How Do RV Travel Expenses Compare to ‘Sticks n Bricks’?

When we lived in a ‘sticks and bricks’ (a house WITHOUT wheels) our budget was a lot more fixed.

We had expenses that did not change such as rent, internet, van payment, insurance, electric, water, trash, groceries (bought from the same stores so pretty consistent), supplies like a fire extinguisher for RV, medical, and a general Restaurant and Entertainment budget that could fluctuate.

We also had a budget for gasoline in our van, that was almost always within budget of about $200 per month.

Overall, we made a shift with the same amount of income to make this lifestyle work.

We do not pay rent, but we do pay for an RV payment, campground fees, laundry, and extra in entertainment.

While traveling, we needed to budget MORE for entertainment, as we are arriving at fun and exciting new places where we want to experience making fantastic memories as a family together.

We no longer pay electric, water, and gas to heat a house….but we do pay more in gasoline to drive our vehicles.

What Expenses Vary While Traveling Full Time In An RV?

Campground fees can change drastically depending on where we are in the country.

Gasoline used by both the Motorhome and Van fluctuates a lot.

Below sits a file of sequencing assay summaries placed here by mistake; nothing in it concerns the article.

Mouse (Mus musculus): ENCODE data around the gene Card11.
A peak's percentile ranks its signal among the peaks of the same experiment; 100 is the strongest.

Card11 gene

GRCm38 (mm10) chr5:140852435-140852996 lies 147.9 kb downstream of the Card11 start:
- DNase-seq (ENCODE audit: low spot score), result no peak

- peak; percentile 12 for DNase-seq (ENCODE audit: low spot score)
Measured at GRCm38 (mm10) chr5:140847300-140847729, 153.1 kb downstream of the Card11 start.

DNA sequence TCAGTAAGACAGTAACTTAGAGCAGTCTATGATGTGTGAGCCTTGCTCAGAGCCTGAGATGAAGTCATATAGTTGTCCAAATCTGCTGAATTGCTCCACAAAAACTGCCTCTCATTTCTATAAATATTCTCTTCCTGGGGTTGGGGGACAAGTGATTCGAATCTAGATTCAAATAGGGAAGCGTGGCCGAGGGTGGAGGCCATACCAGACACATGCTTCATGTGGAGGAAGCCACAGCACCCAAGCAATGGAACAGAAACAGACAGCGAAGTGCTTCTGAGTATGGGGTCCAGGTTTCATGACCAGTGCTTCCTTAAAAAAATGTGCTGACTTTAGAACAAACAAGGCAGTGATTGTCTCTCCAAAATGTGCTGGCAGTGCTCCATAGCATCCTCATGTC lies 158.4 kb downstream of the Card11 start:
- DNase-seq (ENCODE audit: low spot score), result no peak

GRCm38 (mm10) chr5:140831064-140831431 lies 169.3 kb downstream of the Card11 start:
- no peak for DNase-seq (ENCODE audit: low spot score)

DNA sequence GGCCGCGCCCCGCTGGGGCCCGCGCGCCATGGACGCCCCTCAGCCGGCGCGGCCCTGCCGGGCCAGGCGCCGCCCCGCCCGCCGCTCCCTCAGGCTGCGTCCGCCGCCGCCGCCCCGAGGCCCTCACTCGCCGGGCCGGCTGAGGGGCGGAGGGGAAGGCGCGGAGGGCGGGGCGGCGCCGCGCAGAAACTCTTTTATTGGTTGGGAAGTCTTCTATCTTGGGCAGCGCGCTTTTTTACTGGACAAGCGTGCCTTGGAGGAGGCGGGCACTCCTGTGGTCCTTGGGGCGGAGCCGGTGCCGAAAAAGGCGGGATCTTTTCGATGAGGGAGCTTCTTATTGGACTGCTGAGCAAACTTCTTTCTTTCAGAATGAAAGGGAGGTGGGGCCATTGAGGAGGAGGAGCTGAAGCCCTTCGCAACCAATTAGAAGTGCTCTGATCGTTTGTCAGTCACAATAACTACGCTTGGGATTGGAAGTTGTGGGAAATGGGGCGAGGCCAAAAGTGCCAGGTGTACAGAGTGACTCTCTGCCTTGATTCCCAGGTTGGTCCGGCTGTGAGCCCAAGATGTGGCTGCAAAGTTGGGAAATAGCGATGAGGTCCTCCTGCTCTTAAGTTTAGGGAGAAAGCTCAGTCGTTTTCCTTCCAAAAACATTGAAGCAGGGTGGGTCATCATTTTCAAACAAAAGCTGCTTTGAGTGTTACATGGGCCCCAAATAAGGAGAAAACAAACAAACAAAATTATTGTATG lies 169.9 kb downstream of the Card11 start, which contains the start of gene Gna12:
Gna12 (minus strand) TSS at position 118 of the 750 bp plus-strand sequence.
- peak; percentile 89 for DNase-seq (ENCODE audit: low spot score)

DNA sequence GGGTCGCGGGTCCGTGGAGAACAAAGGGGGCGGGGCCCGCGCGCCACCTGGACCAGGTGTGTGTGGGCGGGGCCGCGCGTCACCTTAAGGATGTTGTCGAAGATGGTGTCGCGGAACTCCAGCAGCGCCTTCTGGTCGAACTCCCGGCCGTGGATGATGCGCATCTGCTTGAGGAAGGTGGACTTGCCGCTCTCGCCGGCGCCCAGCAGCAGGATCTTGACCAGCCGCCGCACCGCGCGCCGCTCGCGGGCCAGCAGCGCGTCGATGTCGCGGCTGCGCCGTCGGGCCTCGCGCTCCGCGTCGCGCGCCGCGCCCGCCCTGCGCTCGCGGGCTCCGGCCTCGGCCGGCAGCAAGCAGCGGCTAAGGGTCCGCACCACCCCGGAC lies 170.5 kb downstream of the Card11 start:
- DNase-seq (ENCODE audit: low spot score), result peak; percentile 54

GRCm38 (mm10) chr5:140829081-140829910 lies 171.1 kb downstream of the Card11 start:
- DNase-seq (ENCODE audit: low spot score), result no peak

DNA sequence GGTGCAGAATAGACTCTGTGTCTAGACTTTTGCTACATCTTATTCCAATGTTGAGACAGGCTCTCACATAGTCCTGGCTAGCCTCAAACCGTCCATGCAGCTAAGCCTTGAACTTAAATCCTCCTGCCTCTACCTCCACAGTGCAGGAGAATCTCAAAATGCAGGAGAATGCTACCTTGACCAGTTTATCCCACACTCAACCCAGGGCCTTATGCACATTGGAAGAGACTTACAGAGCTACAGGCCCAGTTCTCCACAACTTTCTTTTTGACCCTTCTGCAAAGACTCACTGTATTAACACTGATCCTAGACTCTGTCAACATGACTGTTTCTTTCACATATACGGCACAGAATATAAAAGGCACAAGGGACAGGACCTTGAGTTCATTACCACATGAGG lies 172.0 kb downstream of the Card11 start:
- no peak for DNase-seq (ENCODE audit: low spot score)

Grocery prices change each month as it depends on which grocery store is within a 30-minute drive of our campground, that’s affordable, and has fresh produce and things that our family wants to eat.

Entertainment fluctuates more now that we are traveling full-time too.

We try to keep our restaurant budget the same as when we were in the sticks and bricks, because we travel with our kitchen.

It’s so nice to have that in our motorhome while we travel. Here is a list of our most varied expenses:


The price per gallon of gasoline is very different depending on where we are in the country.

For example, the gas prices in California last September were $3.25 per gallon, while they were $2.15 per gallon in Minnesota.

Our RV gets about 8 miles per gallon, while our minivan can give us 22 miles per gallon.

The price itself really affects our budget, however, how many miles we plan to drive that month is also another HUGE factor.

If we decide to stay in 1 state for a longer period of time, we save on gasoline expenses.

However, we may end up traveling in snow, if that state is coming into winter and we need to leave. Or, if campground fees in that state are much too expensive.

Campground Fees

How much does it cost for camping reservations? It all depends on the type of ‘camping’ you want to experience while traveling fulltime in an RV across the states.

Many fulltime traveling families sign up for a campground membership in order to cut down on expenses.

We have a Thousand Trails membership, and it helps keep our campground fee down.

The membership costs and levels vary, but basically we pay about $700 for the entire year.

Then we are allowed to camp inside any Thousand Trails campground within the 3 zones we paid for (Northeast, Southeast, and Southwest) for 1-14 days in a row for free, then we have to be OUT of the Thousand Trails system for 7 days.

Many fulltime families will stay 2 weeks in a Thousand Trails campground, then 1 week at a state park or private campground, then go back to another Thousand Trails campground for 2 weeks.

However, the TT campgrounds are not always where we want to travel to, so we do not limit ourselves to this way to camping.